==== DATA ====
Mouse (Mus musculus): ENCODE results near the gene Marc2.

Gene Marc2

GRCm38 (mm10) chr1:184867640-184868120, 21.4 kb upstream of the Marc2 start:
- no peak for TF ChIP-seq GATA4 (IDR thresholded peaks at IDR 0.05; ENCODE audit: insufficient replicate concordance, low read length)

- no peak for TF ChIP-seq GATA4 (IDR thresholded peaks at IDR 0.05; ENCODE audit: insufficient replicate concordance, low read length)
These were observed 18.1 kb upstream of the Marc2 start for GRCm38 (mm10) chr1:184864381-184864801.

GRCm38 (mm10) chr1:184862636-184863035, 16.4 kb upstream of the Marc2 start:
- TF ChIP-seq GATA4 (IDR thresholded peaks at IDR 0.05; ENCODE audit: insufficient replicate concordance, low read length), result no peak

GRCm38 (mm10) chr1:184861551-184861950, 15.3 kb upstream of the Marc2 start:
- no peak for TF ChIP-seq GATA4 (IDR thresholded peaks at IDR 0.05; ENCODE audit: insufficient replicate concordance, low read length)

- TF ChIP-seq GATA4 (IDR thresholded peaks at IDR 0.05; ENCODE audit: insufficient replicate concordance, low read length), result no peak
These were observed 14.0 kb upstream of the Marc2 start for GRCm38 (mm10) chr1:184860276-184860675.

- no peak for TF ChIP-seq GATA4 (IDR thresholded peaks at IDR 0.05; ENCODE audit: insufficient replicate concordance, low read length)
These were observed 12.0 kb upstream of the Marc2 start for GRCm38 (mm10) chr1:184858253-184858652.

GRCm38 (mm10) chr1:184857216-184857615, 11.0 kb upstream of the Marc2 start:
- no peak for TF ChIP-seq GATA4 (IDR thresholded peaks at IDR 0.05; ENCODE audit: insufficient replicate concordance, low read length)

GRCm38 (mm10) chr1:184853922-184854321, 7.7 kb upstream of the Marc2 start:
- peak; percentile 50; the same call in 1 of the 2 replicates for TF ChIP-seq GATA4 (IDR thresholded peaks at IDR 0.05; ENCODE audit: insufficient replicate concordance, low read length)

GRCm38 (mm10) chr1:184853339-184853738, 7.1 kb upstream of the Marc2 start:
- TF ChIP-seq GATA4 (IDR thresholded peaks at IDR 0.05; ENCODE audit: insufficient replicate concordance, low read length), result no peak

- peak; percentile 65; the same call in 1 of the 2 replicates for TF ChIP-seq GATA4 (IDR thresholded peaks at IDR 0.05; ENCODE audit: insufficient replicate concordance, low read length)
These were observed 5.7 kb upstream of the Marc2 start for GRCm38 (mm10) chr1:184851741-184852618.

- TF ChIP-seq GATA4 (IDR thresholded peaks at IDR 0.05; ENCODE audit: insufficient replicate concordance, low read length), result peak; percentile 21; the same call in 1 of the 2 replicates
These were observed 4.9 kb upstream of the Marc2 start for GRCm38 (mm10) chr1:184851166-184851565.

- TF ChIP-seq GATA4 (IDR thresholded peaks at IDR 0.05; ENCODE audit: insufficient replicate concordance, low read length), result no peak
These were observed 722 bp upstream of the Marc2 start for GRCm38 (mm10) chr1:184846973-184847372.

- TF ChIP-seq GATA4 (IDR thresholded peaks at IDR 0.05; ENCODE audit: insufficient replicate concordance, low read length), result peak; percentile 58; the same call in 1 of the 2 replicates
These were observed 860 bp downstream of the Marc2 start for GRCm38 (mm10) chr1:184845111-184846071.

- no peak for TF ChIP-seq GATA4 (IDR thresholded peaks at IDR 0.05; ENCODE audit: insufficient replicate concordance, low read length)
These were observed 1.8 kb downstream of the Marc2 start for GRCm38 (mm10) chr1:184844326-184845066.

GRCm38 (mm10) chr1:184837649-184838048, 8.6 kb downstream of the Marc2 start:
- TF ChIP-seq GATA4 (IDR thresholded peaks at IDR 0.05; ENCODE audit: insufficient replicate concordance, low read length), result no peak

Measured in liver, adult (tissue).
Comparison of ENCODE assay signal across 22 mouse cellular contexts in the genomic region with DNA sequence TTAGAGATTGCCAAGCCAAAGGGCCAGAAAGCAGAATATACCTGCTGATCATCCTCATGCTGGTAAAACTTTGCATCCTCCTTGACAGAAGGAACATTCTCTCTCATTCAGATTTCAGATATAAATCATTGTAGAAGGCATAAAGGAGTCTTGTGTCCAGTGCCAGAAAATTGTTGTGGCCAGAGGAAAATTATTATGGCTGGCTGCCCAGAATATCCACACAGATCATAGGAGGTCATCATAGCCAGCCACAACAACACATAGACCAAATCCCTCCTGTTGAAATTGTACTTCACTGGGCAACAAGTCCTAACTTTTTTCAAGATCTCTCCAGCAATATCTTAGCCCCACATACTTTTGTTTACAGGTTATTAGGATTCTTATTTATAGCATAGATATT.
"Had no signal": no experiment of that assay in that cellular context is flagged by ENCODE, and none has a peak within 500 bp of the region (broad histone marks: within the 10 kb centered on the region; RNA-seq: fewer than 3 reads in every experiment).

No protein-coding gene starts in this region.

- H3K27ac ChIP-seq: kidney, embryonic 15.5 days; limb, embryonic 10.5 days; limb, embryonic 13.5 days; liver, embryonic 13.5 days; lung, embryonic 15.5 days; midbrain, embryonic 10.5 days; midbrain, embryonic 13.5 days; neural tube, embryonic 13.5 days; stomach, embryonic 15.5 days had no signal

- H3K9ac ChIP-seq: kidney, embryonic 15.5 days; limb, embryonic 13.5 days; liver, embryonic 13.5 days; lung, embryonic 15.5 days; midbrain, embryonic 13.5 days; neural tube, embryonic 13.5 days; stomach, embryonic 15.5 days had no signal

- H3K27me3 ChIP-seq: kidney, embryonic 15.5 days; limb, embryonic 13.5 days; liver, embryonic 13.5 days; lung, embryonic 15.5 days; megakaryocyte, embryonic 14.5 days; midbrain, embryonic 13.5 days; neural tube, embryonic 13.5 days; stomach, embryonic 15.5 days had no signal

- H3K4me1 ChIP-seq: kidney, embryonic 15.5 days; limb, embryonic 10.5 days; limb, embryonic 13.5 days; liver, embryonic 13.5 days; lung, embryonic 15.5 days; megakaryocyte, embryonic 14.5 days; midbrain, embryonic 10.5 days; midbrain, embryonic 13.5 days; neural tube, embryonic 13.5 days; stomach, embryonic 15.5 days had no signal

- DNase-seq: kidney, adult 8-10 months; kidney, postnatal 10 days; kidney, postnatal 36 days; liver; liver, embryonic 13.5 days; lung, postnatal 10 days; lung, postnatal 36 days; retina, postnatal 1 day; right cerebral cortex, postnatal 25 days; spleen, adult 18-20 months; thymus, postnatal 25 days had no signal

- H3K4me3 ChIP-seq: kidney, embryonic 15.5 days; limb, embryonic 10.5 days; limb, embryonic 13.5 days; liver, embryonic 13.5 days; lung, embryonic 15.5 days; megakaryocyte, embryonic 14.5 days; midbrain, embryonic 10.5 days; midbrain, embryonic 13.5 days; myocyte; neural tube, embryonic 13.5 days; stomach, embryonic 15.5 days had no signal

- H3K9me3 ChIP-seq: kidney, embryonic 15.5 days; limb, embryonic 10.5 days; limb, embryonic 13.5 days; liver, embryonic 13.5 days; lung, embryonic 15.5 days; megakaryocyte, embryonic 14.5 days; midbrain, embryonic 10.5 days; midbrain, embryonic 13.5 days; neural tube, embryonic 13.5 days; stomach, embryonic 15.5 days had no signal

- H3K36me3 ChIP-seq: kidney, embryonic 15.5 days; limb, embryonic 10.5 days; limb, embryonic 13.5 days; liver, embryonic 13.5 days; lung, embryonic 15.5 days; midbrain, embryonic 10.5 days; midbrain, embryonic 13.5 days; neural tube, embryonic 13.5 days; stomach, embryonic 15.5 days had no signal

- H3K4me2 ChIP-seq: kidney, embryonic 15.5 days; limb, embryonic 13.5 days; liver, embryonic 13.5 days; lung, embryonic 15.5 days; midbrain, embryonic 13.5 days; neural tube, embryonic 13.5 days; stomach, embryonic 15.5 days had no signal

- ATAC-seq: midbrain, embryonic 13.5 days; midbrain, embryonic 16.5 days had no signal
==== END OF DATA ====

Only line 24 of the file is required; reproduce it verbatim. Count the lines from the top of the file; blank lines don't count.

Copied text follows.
These were observed 4.9 kb upstream of the Marc2 start for GRCm38 (mm10) chr1:184851166-184851565.